Normally, plan participants must pay their first COBRA premium within 45 days of electing COBRA continuation coverage. Thereafter, plan participants must make monthly payments within 30 days of when the coverage month starts.

Under the final rule, participants do not have to pay the initial premium amount or subsequent monthly payments throughout the Outbreak Period. But they are still responsible for amounts they owe during that time. They can pay the premiums as normally required, or they can wait until the Outbreak Period ends to make the payments.

Under the final rule, participants do not have to pay the initial premium amount or subsequent monthly payments throughout the Outbreak Period. But they are still responsible for amounts they owe during that time.

Additionally, the final rule extends:

  1. The deadline for participants to request the Health Insurance Portability and Accountability Act special enrollment in the group health plan. Normally, participants must make the request within 30 days, or if applicable 60 days, of the qualifying event.
  2. The deadline for participants to appeal an adverse benefits determination or file a benefits claim against the plan. Normally, there’s a 180-day deadline to appeal adverse benefits determinations under group health plans and a 60-day deadline to appeal adverse determinations under other welfare benefit plans. The terms under which participants can file a benefits claim against the plan are usually in the plan document.
  3. The deadline by which claimants can request an external review of an adverse or final benefits determination, such as denial of group health coverage. Normally, claimants have 4 months following the determination date to request an external review.

These 3 deadlines are suspended until the end of the Outbreak Period.

Gains are plenty, but challenges await

Despite the significant upsides of the final rule, employers face potential administrative challenges. The final rule also does not provide answers to certain questions employers may have.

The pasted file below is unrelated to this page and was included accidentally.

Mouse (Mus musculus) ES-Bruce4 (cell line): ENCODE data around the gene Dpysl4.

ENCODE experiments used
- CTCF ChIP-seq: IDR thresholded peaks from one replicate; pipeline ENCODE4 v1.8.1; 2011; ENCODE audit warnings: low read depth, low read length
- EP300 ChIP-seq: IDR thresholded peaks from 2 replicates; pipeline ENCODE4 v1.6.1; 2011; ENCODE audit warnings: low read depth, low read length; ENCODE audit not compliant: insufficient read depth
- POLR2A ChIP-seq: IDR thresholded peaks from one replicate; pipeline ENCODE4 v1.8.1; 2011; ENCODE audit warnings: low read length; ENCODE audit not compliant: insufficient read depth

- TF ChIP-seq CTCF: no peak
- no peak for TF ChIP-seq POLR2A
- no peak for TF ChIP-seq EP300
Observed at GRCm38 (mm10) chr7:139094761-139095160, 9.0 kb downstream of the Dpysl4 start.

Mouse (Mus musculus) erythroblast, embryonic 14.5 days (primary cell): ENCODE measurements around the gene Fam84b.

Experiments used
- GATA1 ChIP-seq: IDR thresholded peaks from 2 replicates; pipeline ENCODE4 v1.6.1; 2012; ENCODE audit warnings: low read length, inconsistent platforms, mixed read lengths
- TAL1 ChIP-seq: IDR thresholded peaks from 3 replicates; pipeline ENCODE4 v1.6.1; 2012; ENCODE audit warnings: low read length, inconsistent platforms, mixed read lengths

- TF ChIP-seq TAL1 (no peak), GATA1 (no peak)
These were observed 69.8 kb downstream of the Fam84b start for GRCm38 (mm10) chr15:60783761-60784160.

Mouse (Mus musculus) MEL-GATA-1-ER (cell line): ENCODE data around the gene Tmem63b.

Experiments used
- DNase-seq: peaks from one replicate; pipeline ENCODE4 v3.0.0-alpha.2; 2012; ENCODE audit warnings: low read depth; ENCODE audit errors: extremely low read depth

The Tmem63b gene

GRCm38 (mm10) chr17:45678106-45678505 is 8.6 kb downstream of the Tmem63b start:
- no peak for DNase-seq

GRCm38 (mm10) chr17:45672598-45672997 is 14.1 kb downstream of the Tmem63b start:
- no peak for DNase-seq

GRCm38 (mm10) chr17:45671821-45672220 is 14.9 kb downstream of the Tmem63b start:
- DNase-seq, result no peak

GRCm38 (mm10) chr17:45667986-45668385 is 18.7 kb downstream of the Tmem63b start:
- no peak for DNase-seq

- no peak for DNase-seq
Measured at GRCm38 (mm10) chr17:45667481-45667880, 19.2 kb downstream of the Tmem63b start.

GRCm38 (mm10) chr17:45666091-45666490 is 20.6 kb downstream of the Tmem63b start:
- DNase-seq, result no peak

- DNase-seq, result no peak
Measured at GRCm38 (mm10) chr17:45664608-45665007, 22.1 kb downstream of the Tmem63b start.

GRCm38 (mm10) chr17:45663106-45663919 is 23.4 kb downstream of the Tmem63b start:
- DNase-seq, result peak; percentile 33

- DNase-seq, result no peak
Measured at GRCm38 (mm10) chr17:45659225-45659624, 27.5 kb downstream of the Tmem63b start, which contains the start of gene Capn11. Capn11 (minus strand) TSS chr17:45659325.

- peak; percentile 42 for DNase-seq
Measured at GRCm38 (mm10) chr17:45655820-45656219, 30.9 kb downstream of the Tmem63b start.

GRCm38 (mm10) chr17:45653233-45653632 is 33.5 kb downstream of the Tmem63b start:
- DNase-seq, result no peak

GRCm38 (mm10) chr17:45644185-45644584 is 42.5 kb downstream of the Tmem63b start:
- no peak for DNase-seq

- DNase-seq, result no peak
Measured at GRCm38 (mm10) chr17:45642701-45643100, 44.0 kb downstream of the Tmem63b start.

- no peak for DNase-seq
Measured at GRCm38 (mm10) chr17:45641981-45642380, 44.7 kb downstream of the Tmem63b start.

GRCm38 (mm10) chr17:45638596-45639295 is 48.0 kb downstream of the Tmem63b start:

For example:

  • Should employers inform participants they will not lose their COBRA continuation coverage due to nonpayment during the Outbreak Period and that they have extra time to pay?
  • Should employers adjust their model COBRA notices to reflect any adopted final rule changes?

In addition:

  • Qualified beneficiaries now have a longer window for notifying their plan administrator about a qualifying event. Depending on the situation, the employer might have to provide retroactive COBRA continuation coverage.
  • If the employer typically issues COBRA election notices but don’t have a requirement to do so during the Outbreak Period, they may need to decide whether to keep sending notices as usual, or whether to stop and then restart when the Outbreak Period ends.

If you have a Third Party Administrator for your group health plan (many small businesses do), you can alleviate some of the final rule’s administrative burdens.

Your employees may have questions, too. They may, for example, wonder how they will obtain health insurance if they lose their group health coverage because of COVID-19. Consider directing them to the DOL’s “COVID-19 FAQs for Participants and Beneficiaries,” which supplies answers to questions employees might have about COBRA and the pandemic.